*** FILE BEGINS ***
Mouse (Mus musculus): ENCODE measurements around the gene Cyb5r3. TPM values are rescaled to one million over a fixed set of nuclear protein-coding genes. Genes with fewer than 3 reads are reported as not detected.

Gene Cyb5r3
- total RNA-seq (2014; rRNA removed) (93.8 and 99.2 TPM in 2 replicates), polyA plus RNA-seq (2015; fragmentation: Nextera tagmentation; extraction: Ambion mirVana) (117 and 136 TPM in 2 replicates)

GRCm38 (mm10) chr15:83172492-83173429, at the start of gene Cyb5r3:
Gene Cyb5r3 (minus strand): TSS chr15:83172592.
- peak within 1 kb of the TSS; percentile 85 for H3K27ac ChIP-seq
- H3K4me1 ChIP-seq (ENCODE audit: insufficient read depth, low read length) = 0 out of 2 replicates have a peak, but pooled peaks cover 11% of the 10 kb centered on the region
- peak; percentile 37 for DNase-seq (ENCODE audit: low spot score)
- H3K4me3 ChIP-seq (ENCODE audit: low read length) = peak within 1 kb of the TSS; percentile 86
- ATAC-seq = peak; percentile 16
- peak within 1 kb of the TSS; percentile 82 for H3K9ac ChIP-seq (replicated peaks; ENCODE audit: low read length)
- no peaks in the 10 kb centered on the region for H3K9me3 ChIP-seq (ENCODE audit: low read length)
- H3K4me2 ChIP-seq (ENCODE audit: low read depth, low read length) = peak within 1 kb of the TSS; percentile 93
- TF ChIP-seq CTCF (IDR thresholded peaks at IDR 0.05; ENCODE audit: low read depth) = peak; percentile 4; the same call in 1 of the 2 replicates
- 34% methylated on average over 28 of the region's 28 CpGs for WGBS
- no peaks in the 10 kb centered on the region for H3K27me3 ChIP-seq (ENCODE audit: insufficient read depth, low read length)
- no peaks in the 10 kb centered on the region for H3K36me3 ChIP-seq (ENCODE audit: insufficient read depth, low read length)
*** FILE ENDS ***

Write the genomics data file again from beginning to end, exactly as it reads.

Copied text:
Mouse (Mus musculus): ENCODE measurements around the gene Cyb5r3. TPM values are rescaled to one million over a fixed set of nuclear protein-coding genes. Genes with fewer than 3 reads are reported as not detected.

Gene Cyb5r3
- total RNA-seq (2014; rRNA removed) (93.8 and 99.2 TPM in 2 replicates), polyA plus RNA-seq (2015; fragmentation: Nextera tagmentation; extraction: Ambion mirVana) (117 and 136 TPM in 2 replicates)

GRCm38 (mm10) chr15:83172492-83173429, at the start of gene Cyb5r3:
Gene Cyb5r3 (minus strand): TSS chr15:83172592.
- peak within 1 kb of the TSS; percentile 85 for H3K27ac ChIP-seq
- H3K4me1 ChIP-seq (ENCODE audit: insufficient read depth, low read length) = 0 out of 2 replicates have a peak, but pooled peaks cover 11% of the 10 kb centered on the region
- peak; percentile 37 for DNase-seq (ENCODE audit: low spot score)
- H3K4me3 ChIP-seq (ENCODE audit: low read length) = peak within 1 kb of the TSS; percentile 86
- ATAC-seq = peak; percentile 16
- peak within 1 kb of the TSS; percentile 82 for H3K9ac ChIP-seq (replicated peaks; ENCODE audit: low read length)
- no peaks in the 10 kb centered on the region for H3K9me3 ChIP-seq (ENCODE audit: low read length)
- H3K4me2 ChIP-seq (ENCODE audit: low read depth, low read length) = peak within 1 kb of the TSS; percentile 93
- TF ChIP-seq CTCF (IDR thresholded peaks at IDR 0.05; ENCODE audit: low read depth) = peak; percentile 4; the same call in 1 of the 2 replicates
- 34% methylated on average over 28 of the region's 28 CpGs for WGBS
- no peaks in the 10 kb centered on the region for H3K27me3 ChIP-seq (ENCODE audit: insufficient read depth, low read length)
- no peaks in the 10 kb centered on the region for H3K36me3 ChIP-seq (ENCODE audit: insufficient read depth, low read length)